Much of Griffin’s public persona seems, at first glance, contradictory. She mocks celebrity, yet she strives to be famous. She ridicules shamelessness, yet she is shameless. She belittles Hollywood’s obsession with plastic surgery, yet has had enough work done herself—which she’s proudly and publicly admitted—to put her somewhere between Teri Hatcher and Orlan, the self-sculpting performance artist. And, significantly, although she’ll scratch and claw at Clay Aiken and Oprah and Celine Dion, she admits to loving them all. “One thing that bums me out is when celebrities don’t get that part of it,” she says. “I can understand that if you read something I say, and you’re Celine Dion, you might be kind of pissed. But I just went to see Celine Dion’s show in Vegas a month ago. Again!”
It’s not surprising that Griffin has a large gay following, since gay culture essentially invented the idea of simultaneously mocking something (Liza!) while earnestly adoring it (Liza!). These entwined strands of derision and affection make up Griffin’s comic DNA. Riffing in her stand-up act, she’s the personification of the celebrity-directed snark that fuels a thousand Websites, on which fans dissect and deride the most obscure citizens of the celebri-sphere, sounding both dismissively superior and hopelessly smitten. Then again, in order to dish, as Griffin does in her show, that Clay Aiken is so obviously a homo, or Oprah so totally has a God complex, or Brad and Angelina are so totally and obviously doing it, you have to spend quite a lot of time thinking about, and caring about, Clay Aiken, Oprah, or Brangelina. Whatever drives that obsessiveness, it’s certainly not hatred.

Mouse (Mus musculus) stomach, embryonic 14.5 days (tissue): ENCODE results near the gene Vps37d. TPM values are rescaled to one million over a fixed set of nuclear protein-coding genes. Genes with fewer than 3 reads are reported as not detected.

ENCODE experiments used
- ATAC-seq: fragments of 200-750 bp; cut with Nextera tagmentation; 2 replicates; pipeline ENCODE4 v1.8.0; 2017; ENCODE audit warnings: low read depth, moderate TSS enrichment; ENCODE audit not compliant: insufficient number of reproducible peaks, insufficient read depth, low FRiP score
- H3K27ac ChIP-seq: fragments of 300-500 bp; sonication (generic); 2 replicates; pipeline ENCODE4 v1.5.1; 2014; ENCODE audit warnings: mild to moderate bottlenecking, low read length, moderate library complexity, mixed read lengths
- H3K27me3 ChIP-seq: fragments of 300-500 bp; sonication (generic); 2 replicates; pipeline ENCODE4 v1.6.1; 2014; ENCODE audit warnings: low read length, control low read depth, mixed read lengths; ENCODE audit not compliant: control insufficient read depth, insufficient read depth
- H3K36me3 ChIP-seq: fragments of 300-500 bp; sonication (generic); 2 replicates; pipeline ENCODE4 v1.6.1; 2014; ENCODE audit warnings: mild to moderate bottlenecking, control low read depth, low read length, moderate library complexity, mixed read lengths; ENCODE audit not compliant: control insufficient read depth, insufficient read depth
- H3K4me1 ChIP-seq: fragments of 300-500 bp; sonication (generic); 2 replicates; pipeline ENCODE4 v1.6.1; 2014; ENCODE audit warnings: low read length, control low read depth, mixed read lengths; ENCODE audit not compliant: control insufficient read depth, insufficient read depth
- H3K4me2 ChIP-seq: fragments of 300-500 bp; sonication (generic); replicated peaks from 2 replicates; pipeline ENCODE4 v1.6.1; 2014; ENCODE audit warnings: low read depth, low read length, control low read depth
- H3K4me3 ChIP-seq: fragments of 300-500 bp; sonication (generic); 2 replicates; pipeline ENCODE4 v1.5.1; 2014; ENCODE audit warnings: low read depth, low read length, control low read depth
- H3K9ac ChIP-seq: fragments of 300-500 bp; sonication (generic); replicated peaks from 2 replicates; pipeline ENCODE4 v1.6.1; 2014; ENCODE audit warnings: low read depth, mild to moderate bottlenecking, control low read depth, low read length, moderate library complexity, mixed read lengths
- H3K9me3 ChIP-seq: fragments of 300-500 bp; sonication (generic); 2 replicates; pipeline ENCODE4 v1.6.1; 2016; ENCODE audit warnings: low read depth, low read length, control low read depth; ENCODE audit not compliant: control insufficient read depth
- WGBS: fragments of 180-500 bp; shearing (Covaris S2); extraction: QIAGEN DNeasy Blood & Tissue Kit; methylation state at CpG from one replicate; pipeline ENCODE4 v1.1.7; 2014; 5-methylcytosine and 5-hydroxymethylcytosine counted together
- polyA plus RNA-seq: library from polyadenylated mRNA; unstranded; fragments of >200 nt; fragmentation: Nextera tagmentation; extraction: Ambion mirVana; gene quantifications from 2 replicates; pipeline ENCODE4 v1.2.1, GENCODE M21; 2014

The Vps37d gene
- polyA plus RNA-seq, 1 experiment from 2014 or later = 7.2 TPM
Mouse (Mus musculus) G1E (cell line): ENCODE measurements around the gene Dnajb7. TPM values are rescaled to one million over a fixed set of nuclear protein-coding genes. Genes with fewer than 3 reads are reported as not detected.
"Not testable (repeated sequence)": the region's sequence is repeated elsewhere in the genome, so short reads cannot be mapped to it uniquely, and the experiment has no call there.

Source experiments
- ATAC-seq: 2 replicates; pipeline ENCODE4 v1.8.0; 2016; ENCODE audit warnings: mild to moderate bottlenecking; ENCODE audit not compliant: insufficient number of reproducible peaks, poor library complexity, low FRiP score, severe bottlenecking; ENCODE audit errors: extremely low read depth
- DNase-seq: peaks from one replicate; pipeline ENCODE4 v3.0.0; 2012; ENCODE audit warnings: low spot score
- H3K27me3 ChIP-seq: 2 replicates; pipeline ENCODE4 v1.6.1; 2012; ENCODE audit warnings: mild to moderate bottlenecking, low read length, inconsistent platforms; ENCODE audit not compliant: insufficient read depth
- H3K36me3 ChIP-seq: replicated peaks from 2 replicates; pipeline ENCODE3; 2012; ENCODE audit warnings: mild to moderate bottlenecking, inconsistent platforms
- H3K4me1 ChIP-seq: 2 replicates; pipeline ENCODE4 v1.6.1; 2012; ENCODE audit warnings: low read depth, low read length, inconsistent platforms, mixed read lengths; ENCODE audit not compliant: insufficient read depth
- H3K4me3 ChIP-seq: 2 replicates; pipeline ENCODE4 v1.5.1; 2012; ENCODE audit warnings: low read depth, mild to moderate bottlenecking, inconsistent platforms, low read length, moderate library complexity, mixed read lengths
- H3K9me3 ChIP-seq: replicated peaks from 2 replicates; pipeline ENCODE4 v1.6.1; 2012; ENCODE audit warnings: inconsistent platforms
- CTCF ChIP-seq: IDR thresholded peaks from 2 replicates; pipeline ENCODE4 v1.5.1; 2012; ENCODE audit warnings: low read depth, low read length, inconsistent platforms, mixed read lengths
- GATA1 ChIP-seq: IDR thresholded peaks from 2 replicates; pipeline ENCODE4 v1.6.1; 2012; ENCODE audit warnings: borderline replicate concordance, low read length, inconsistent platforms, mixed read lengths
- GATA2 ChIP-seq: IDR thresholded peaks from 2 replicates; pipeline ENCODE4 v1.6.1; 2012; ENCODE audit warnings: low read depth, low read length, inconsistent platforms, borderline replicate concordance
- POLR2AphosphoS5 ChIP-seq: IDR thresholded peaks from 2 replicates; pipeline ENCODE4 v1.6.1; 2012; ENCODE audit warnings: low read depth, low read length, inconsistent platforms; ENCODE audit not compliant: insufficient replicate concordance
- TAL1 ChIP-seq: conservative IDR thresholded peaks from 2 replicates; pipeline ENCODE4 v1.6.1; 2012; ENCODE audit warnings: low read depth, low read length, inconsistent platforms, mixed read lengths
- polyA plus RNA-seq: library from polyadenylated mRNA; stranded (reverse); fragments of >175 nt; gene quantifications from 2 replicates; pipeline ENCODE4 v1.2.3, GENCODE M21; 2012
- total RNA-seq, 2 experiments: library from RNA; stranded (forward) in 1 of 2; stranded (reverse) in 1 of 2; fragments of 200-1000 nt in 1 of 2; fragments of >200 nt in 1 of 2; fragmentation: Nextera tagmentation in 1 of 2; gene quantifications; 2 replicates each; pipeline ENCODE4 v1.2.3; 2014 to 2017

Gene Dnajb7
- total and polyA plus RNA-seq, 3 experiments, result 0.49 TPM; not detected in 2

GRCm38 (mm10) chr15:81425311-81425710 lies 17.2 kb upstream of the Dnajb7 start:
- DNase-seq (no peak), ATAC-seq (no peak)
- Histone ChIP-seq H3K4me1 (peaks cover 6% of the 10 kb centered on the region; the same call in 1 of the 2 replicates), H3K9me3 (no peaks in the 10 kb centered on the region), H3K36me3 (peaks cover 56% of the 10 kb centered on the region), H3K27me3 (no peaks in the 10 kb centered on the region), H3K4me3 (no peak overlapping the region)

“I’ve found that life is just high school,” Griffin says. “And I read this criticism of me somewhere that went ‘When Kathy Griffin rants, she sounds like the kid who was picked on in high school and now she’s mad at the cheerleaders.’ Of course! I am! Most of us were! Because there weren’t that many cheerleaders.” Here she doesn’t sound quite so snarky and her contradictions don’t seem quite so contradictory. For if every high-school cafeteria needs a popular clique, with its attendant posse of starstruck wannabes, there’s also got to be a wisecracking girl in the corner, camped out at the misfits’ table. She cracks up her friends by mocking the stupid cool kids, even as she can’t bring herself to look away.